'Bayonetta': Sega's wicked (awesome) witch begins the year with a bang
Bayonetta, an original third-person action-fueled romp crafted by some of the creative talent behind Devil May Cry, lands on consoles with all the impact of an over-sized battle ax to a thick demon skull. Starring a sexy-librarian-looking witch, who can let her hair down with literally Earth-rattling results, Bayonetta is fast, frenzied and, most of all, crazy-fun.
Giving subtlety the big, fat finger in favor of embracing excess and over-the-top style, the titular witch wields a dizzying amount of weapons and powers against an angelic army in an epic struggle of good versus evil. Oh sure, she deals death with all the expected bullets and blades, but that’s barely the beginning. Bayonetta can wield guns with both her hands and high-heeled feet, strapping everything from pistols to bazookas to her stems. Even cooler? She can use her hair — which clings to her bod like a cat suit — to conjure impressive attacks. Save for a few strands censoring her naughty bits, Bayonetta stands naked while her lethal locks unfurl, transforming into crushing feet, flying fists, and even baddie-devouring hair dragons. When not clearing the battlefield with her magical mane, she can call upon ancient torture devices, such as guillotines and iron maidens, to do her bidding. If all that wasn’t enough to send her enemies back to hell (or is it heaven?), Bayonetta can also morph into a panther, wield a katana while gracefully gliding on ice skates, and slow down time to score stylized attacks that’d have the Matrix‘s Neo rubber-necking.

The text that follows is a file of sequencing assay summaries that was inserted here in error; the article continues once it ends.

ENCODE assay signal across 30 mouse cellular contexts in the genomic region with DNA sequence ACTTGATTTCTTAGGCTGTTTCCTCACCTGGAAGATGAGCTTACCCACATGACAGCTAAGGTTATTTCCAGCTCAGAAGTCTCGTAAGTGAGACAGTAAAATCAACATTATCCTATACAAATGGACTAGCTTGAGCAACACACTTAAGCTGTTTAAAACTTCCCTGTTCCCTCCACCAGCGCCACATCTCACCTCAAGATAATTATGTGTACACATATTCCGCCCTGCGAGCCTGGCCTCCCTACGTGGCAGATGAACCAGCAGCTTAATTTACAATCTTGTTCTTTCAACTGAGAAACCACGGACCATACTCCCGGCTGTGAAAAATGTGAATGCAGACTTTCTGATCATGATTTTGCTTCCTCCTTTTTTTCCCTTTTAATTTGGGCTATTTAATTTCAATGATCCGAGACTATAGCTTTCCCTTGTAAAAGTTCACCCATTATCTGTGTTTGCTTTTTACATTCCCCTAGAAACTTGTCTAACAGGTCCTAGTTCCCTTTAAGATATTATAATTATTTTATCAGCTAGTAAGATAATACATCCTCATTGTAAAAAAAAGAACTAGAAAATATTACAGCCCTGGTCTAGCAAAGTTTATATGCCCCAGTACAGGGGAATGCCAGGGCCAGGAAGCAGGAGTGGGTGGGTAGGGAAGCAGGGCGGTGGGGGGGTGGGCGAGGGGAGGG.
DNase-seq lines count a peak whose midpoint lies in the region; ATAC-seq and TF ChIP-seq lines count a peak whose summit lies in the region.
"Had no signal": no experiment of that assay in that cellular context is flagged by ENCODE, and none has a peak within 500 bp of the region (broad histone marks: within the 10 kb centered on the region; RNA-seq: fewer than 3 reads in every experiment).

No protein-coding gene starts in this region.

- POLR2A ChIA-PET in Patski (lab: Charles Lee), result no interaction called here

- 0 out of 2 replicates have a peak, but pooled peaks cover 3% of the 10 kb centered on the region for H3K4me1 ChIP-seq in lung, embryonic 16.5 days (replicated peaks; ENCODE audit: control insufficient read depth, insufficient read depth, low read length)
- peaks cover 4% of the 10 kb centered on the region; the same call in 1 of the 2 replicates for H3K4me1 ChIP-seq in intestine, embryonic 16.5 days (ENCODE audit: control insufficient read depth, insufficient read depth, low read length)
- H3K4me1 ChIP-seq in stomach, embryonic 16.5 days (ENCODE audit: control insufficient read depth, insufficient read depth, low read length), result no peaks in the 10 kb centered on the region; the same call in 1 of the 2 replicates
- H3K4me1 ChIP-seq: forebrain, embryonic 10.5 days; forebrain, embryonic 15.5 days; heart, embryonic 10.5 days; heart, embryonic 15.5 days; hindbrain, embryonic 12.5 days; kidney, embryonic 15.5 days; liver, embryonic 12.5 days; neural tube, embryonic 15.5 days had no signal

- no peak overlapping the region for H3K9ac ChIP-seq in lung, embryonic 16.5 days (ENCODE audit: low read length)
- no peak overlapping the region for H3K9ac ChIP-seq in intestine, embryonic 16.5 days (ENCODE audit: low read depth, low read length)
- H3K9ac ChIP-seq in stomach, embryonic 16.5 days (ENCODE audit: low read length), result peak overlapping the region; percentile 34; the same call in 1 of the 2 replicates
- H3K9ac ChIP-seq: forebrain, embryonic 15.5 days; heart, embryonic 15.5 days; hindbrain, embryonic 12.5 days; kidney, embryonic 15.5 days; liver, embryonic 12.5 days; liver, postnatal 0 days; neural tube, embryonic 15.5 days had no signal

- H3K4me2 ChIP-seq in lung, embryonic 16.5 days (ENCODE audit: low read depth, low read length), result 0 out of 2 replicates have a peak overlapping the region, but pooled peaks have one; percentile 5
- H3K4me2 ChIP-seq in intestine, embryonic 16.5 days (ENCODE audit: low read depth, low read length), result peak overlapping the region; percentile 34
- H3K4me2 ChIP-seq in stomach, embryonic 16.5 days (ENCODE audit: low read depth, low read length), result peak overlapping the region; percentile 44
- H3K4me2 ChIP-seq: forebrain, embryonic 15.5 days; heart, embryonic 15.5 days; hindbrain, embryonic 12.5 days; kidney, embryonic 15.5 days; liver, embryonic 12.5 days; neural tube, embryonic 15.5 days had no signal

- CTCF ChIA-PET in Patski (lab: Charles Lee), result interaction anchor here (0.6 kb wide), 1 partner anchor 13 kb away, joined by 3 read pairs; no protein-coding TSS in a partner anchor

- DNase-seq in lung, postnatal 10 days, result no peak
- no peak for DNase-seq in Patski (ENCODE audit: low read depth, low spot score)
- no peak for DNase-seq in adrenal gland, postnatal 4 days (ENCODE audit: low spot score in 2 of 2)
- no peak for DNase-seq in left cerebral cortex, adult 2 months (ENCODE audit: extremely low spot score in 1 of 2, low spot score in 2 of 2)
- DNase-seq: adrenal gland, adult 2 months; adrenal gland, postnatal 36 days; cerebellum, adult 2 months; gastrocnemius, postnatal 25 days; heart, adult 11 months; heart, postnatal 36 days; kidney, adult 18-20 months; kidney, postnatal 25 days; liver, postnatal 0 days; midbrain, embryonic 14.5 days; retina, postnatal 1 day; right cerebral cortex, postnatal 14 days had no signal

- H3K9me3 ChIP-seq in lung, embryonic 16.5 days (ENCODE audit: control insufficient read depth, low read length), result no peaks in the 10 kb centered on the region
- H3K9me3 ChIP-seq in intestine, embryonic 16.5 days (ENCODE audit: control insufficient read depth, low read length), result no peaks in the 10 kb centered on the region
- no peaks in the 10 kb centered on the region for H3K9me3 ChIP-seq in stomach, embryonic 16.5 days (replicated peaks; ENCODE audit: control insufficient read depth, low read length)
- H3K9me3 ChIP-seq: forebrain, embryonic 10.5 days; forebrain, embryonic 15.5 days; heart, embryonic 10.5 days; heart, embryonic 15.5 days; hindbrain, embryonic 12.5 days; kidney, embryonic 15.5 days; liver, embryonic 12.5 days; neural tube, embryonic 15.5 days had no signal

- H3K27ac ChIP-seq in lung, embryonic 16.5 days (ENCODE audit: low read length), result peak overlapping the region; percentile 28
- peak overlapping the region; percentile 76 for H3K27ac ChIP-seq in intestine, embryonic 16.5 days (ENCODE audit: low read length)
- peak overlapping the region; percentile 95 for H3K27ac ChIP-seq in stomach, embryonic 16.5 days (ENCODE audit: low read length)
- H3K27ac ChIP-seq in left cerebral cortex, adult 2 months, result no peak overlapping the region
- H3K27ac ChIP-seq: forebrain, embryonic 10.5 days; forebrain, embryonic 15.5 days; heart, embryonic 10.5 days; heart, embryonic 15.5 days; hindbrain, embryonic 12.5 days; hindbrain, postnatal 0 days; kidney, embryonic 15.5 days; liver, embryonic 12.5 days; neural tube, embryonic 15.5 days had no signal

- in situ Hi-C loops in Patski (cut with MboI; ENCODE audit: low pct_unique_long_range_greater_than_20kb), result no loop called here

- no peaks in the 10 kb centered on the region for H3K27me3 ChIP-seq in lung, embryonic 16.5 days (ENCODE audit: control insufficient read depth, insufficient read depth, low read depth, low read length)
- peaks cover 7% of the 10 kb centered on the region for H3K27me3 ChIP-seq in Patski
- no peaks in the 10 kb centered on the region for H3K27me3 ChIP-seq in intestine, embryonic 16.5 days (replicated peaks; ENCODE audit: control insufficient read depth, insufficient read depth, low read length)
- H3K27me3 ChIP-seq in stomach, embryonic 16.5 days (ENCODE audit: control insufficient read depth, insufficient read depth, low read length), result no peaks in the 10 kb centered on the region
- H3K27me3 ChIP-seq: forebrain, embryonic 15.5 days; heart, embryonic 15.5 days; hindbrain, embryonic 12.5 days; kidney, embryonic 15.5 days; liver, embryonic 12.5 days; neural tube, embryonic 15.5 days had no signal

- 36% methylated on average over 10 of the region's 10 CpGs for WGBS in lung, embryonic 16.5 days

Bayonetta wouldn’t work if the gameplay and level design didn’t support its frenetic style, but thankfully, spot-on controls and a cinematic camera keep pace with the rapid action. Additionally, inspired goth environments and inventive enemies, such as screen-swallowing bosses that make God of War‘s big bads look like grade-school bullies, keep things balanced and engaging at every turn. The whole package is further complemented by stunning visuals, a driving score, and sound effects that’ll immediately justify pricey speakers.
While Bayonetta‘s fluid play consistently stings the senses, its story sometimes sullies the experience; it’s a bit of a mess that’s not helped any by lengthy cut scenes yanking you away. Still, slogging through some senseless exposition-heavy cinematics is a small price to pay for the chance to walk in Bayonetta’s pistol-packing shoes. Its stylish presentation, adrenaline-spiking action, refined controls, and appealing hirsute heroine easily position Bayonetta as a very early contender for this year’s best action title. A